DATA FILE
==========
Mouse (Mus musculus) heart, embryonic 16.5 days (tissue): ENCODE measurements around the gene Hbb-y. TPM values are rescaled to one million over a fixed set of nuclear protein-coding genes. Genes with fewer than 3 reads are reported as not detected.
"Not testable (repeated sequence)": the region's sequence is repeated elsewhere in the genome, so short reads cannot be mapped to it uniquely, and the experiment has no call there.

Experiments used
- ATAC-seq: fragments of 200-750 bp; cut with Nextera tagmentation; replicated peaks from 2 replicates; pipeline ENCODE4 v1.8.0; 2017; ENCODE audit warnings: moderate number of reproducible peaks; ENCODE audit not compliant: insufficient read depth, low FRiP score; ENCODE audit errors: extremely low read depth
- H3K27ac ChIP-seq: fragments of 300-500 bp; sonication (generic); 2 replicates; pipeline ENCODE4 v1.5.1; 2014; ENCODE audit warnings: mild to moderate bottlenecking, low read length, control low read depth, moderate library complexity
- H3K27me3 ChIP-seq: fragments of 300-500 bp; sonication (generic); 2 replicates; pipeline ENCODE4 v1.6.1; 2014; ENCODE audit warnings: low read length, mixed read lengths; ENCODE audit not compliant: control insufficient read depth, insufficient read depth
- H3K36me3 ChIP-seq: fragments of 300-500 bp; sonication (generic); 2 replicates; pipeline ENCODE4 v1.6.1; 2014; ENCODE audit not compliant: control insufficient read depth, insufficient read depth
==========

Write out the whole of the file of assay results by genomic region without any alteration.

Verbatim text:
Mouse (Mus musculus) heart, embryonic 16.5 days (tissue): ENCODE measurements around the gene Hbb-y. TPM values are rescaled to one million over a fixed set of nuclear protein-coding genes. Genes with fewer than 3 reads are reported as not detected.
"Not testable (repeated sequence)": the region's sequence is repeated elsewhere in the genome, so short reads cannot be mapped to it uniquely, and the experiment has no call there.

Experiments used
- ATAC-seq: fragments of 200-750 bp; cut with Nextera tagmentation; replicated peaks from 2 replicates; pipeline ENCODE4 v1.8.0; 2017; ENCODE audit warnings: moderate number of reproducible peaks; ENCODE audit not compliant: insufficient read depth, low FRiP score; ENCODE audit errors: extremely low read depth
- H3K27ac ChIP-seq: fragments of 300-500 bp; sonication (generic); 2 replicates; pipeline ENCODE4 v1.5.1; 2014; ENCODE audit warnings: mild to moderate bottlenecking, low read length, control low read depth, moderate library complexity
- H3K27me3 ChIP-seq: fragments of 300-500 bp; sonication (generic); 2 replicates; pipeline ENCODE4 v1.6.1; 2014; ENCODE audit warnings: low read length, mixed read lengths; ENCODE audit not compliant: control insufficient read depth, insufficient read depth
- H3K36me3 ChIP-seq: fragments of 300-500 bp; sonication (generic); 2 replicates; pipeline ENCODE4 v1.6.1; 2014; ENCODE audit not compliant: control insufficient read depth, insufficient read depth